Swiss Gross domestic product in the third quarter of 2020: still 2 % below pre-crisis level

Switzerland’s GDP grew by 7.2 % in the 3rd quarter of 2020,* after decreasing by a total of 8.6 % in the first half of the year. Domestic demand and parts of the service sector recovered significantly, while international developments had an adverse impact on exports.

In the 3rd quarter, Switzerland’s GDP grew vigorously, making up around three quarters of the ground lost in the first half of the year. GDP therefore still stands at some 2 % below the pre-crisis level at the end of 2019. Compared with neighbouring countries, the Swiss economy has made it through the coronavirus crisis relatively unscathed so far.

Following the gradual easing of the coronavirus measures, private consumption (+11. 9%) recovered significantly in the 3rd quarter, as expected. Various consumer sectors that were unavailable or difficult to access during the lockdown came back on stream. Investment in equipment (+8.8 %) and investment in construction (+5.1 %) also expanded considerably once more. As expected, final domestic demand registered record growth of 8.9%, still falling short of its pre-crisis level at the end of 2019 by around 2%. Imports of goods** (+11.2 %) and services (+9.9 %) grew substantially in line with this.

The strong recovery of domestic demand particularly benefited the parts of the service sector with a domestic focus. For example, value added in retail (+6,0%) rose sharply, partly supported by the relatively low numbers of Swiss people travelling abroad in the summer months, which also benefited wholesale as suppliers. In healthcare and social work (+12.0 %), too, value added climbed significantly, following the resumption of non-urgent treatments.

Clear upturns from the two negative previous quarters were experienced in arts, entertainment and recreation (+61.9 %) and accommodation and food services (+72.9 %). The opening of sports, leisure and cultural facilities and restaurants prompted a jump in value added. Nevertheless, these sectors’ figures came in well below pre-crisis levels. Firstly, certain health policy restrictions remained in place over the summer, such as those concerning major events, and secondly, many foreign tourists stayed away, hitting parts of accommodation and food services hard and contributing to the weak development of exports of services (+1.4 %).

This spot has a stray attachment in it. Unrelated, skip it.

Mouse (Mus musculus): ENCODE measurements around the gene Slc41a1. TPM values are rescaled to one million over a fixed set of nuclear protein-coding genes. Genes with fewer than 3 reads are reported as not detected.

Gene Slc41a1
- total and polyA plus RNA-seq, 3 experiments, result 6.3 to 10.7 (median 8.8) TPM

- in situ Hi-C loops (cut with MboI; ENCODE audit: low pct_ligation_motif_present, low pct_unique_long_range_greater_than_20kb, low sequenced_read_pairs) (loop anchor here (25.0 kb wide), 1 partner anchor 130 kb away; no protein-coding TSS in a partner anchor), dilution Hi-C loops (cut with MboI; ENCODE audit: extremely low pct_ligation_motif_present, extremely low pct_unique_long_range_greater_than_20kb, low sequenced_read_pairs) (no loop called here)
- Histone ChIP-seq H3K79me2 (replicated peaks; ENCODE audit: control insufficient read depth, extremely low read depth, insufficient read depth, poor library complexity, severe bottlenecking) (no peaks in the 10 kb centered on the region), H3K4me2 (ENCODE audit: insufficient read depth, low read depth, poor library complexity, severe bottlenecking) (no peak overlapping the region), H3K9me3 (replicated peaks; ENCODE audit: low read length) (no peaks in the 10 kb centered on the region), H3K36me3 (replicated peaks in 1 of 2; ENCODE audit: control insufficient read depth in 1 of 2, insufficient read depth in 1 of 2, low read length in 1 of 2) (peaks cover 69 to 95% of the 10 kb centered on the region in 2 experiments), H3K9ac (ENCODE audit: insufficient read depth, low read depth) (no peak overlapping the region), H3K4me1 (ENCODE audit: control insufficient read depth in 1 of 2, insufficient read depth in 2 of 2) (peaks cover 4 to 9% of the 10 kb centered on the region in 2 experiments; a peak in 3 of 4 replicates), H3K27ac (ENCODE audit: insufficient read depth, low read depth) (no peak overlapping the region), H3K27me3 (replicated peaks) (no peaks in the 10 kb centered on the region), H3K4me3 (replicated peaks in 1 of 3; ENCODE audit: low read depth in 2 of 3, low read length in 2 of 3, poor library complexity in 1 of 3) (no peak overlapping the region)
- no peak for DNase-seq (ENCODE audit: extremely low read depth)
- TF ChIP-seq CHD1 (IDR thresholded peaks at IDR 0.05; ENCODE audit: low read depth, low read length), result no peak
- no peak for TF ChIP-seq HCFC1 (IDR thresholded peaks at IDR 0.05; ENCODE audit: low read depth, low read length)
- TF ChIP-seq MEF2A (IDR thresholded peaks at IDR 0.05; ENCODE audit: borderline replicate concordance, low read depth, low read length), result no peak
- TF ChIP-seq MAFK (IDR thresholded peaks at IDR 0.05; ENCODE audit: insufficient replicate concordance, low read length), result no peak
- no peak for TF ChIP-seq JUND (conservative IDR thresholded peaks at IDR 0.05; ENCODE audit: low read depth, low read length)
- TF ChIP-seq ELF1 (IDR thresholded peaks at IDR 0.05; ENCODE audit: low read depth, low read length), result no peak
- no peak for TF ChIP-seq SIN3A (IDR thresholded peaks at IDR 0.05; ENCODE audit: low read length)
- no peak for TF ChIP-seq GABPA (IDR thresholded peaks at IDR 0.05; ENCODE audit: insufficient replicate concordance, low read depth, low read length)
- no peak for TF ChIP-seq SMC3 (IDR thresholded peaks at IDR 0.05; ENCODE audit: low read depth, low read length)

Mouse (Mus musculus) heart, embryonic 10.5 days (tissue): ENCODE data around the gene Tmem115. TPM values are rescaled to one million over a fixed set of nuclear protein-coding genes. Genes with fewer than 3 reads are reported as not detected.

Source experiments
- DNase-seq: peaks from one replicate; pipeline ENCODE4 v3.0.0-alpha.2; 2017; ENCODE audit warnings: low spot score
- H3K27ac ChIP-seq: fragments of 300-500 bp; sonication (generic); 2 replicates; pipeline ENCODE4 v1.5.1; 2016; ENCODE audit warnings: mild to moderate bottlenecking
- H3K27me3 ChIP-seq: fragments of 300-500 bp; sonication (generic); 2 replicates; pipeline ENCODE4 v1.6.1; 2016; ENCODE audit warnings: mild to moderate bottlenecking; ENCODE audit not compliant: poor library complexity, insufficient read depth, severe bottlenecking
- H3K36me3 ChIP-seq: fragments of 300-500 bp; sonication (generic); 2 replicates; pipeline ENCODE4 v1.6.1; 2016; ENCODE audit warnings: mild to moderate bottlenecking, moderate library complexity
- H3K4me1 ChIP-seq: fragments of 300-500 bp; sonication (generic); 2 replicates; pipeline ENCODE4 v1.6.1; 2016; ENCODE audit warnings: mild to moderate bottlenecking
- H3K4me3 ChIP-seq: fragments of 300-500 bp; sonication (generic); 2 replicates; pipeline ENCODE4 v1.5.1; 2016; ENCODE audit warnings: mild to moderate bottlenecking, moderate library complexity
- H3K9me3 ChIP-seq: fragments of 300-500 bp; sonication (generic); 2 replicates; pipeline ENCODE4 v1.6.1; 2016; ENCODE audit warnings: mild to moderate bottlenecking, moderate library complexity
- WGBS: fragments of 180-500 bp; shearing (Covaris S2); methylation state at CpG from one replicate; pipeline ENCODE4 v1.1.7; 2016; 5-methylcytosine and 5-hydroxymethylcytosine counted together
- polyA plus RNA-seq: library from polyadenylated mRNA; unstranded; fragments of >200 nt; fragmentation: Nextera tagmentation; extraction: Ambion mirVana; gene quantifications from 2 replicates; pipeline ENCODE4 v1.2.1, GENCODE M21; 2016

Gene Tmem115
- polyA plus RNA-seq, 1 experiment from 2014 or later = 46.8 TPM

Exports of goods** (+6.9 %) posted a stronger recovery from the negative previous quarter, also bolstering value added in manufacturing (+8.6 %). However, neither value added nor exports of goods came close to reaching the pre-crisis. The industrial sectors that are sensitive to the business cycle remain severely affected by the coronavirus crisis.

The coronavirus pandemic also has an impact on the production of statistics. As recommended by European statistical office Eurostat, the basic data and methods were subjected to an in-depth check for the current GDP calculation to avoid distorting effects due to the coronavirus pandemic.***  In particular, the latest information on advance notifications and applications for short-time working were taken into consideration, in addition to the existing data sources. Finally, all seasonal adjustment models were reviewed and amended as required.
Nevertheless, in view of the current data situation it is possible that in the coming quarters more significant revisions than usual will become necessary.

* Real percentage change compared to the previous quarter. Data and further information:
** Excluding valuables.